One of the things still worrying me about Robodebt was the attention to detail.
By that, I am not referring to the crude system by which hundreds of thousands of Australians on benefits received letters between 2016 and 2019, wrongly demanding they repay Centrelink money they did not owe.
I am referring to the care with which the Robodebt letters were designed and the so-called science behind those devastating design decisions.
What Centrelink wanted was for the recipients to quietly pay up, or go online and provide years of pay slips they probably didn’t have, rather than jam up its switchboards asking questions.
The Robodebt royal commission heard that details as specific as the colours of the letters were decided on after receiving advice from “experts in behavioural science”. (In the end, Centrelink went with black and white.)
So it made what Royal Commissioner Catherine Holmes found a “conscious decision” not to include a phone number recipients could use to find out more.
That’s right, the letter didn’t include a phone number — a decision Holmes found was made “with the intention of forcing recipients to respond online”.
Where did the idea come from?
Holmes found it came from “behavioural insights”.
The human toll of powerlessness
People left with nowhere to turn and without ready access to, or familiarity with, using the internet felt powerless.
Witnesses told Holmes they wanted to end their lives. Holmes devotes an entire chapter to those who did.
Holmes found that while “behavioural insights” were sought, “no outside parties with an interest in welfare were consulted in order to understand how the scheme might actually affect people”.
Holmes wrote: "The effect on a largely disadvantaged, vulnerable population of suddenly making demands on them for payment of debts, often in the thousands of dollars, seems not to have been the subject of any behavioural insight at all."
And that’s the problem with the relatively new technocratic-sounding science of behavioural economics.
‘Choice architects’ shape policy
That Centrelink used specialists in behavioural science ought not be surprising.
A year before Robodebt began, the then prime minister Malcolm Turnbull set up what he called a Behavioural Economics Team Australia (BETA) unit in his department.
A “nudge” is a change destined to get someone to do something, sometimes also known by the Orwellian-sounding name “choice architecture”.
I was a fan of behavioural economics, back when Turnbull set up his nudge unit. Now, after Robodebt, I’m starting to suspect much of it is no science at all.
Real science examines not only cause and effect but develops a theory of the mechanism by which that effect takes place. That’s another way of saying a real science examines more than correlations.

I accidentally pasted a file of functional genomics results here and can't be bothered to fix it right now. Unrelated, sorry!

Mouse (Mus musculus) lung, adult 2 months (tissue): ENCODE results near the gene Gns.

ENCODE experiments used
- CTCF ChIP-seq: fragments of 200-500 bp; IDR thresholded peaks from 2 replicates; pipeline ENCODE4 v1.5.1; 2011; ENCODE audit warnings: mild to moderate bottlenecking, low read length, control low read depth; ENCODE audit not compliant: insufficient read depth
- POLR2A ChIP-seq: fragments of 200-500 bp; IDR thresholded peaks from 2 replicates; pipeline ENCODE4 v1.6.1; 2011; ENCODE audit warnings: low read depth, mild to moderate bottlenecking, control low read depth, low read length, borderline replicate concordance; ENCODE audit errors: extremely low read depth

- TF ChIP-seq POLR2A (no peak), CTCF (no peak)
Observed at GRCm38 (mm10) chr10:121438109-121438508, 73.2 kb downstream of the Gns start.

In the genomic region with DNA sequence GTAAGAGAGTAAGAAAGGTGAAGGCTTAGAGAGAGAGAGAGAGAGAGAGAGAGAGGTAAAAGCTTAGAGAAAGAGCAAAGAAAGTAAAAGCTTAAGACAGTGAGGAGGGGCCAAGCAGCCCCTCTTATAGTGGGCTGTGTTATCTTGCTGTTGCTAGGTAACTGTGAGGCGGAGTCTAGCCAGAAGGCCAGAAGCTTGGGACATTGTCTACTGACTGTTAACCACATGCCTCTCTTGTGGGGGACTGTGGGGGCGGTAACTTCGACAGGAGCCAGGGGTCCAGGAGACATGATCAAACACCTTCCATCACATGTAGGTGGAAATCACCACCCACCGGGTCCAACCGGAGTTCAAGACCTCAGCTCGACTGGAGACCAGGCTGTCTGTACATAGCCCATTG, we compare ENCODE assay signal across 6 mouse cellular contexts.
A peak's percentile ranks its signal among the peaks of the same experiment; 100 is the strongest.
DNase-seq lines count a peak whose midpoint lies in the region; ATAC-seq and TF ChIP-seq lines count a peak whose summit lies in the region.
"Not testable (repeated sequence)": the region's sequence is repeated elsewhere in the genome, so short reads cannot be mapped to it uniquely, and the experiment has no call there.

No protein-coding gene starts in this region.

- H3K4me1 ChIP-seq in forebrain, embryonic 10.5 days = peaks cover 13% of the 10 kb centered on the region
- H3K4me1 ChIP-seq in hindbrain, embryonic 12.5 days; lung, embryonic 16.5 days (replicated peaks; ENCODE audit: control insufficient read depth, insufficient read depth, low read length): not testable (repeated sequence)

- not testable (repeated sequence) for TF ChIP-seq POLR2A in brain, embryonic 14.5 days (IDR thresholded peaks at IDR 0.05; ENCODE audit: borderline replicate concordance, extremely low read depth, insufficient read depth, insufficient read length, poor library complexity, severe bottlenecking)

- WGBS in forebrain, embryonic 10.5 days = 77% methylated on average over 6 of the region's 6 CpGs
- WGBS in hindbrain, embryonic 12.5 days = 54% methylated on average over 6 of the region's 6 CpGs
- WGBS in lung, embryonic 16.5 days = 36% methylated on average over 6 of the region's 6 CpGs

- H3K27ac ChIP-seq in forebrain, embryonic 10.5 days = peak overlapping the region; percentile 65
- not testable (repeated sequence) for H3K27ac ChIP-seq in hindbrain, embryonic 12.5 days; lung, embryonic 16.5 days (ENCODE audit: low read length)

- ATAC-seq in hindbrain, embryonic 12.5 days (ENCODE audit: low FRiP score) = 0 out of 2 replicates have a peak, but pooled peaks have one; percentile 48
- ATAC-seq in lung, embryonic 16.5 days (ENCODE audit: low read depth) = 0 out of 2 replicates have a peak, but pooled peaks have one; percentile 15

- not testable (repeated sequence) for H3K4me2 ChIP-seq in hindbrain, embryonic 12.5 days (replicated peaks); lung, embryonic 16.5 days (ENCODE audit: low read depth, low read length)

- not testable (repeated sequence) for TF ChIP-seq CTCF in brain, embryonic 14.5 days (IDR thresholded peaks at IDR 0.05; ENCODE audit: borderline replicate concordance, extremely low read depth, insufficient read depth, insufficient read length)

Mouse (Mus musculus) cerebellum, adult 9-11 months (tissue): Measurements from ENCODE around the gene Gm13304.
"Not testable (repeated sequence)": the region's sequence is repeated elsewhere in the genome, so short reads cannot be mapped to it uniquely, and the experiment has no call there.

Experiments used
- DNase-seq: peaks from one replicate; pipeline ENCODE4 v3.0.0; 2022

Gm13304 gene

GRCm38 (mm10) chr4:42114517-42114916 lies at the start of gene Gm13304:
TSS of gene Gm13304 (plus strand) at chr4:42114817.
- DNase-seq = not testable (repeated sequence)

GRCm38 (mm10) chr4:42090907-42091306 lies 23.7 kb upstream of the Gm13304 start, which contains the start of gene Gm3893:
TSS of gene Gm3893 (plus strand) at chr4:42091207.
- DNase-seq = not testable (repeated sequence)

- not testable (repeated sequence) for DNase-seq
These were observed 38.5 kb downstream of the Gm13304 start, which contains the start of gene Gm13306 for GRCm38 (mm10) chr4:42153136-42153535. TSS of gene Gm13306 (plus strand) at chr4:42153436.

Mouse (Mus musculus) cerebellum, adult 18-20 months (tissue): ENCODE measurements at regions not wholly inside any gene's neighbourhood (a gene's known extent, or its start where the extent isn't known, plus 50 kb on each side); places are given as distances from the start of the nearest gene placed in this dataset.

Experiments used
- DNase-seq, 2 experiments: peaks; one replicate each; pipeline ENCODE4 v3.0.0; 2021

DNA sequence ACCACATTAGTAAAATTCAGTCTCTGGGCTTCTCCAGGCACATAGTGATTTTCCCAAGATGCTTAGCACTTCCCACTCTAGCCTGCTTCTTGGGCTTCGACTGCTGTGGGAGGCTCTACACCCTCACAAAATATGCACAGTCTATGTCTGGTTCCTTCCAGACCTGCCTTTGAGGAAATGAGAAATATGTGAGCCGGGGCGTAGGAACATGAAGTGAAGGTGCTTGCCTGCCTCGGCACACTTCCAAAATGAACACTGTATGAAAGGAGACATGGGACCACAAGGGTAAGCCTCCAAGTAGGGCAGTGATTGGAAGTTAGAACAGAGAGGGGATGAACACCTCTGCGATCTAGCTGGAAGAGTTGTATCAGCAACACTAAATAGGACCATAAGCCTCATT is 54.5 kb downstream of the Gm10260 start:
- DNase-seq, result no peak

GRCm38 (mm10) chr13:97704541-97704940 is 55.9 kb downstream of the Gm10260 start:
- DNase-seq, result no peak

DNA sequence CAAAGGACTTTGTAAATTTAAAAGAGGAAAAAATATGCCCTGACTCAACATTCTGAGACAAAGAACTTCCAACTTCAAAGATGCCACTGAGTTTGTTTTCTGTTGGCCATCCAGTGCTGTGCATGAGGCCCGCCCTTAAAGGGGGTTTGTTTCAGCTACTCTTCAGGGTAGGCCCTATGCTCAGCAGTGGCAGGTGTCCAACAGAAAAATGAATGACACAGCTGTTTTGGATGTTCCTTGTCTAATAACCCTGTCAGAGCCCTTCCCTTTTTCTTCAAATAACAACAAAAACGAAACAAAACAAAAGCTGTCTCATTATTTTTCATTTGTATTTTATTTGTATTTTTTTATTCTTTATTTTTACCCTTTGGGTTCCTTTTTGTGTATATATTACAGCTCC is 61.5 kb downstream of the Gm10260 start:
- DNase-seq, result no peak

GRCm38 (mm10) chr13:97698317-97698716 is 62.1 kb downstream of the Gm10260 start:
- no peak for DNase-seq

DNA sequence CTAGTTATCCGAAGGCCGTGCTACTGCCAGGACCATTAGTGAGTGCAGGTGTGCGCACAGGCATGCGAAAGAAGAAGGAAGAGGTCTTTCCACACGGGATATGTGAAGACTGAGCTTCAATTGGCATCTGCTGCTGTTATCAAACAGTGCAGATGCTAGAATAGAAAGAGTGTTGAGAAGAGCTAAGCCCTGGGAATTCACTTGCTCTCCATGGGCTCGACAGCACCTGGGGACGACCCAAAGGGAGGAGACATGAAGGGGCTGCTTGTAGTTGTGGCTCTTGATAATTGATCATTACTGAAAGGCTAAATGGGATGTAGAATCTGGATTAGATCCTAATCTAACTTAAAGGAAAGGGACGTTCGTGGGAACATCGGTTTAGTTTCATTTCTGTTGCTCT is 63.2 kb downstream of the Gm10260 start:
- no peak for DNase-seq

Psychology is one such real science; economics is (usually) another.
But the more I’ve looked at it, the more often behavioural economics seems hollow: not concerning itself enough with what needs to happen for results to be achieved.
The Behavioural Economics Team Australia is still active in the Prime Minister’s office. Its website is full of dozens of projects that look useful: how to lift organ donation rates, how to make energy bills easier to understand and how to get people to take part in the census.
Yet — and I am aware of the irony — even the best-known choice architects have sometimes lacked insight into their own work.
One of the most famous findings in behavioural economics, in a 2012 paper, was that people who signed an honesty declaration at the beginning of a form, rather than the end, were less likely to lie. Two years ago the paper was retracted amid allegations the data was false.
Blind to empathy
So widespread are behavioural economics “findings” that cannot be replicated the prime minister’s BETA unit has done a podcast on the “replication crisis”.
And now, under the Albanese government, there’s another unit. This one is being set up in Treasury under the eye of Competition Minister Andrew Leigh and will be called the Australian Centre for Evaluation.
Its brief, a bit like BETA, will be to find out what works.
But if it only does that, without examining how it works, it risks being as blind to the potential costs on real people as the “behavioural insights” that shaped the Robodebt letters.
[This piece was first published in The Conversation on July 25. Peter Martin is a Visiting Fellow at Crawford School of Public Policy, Australian National University.]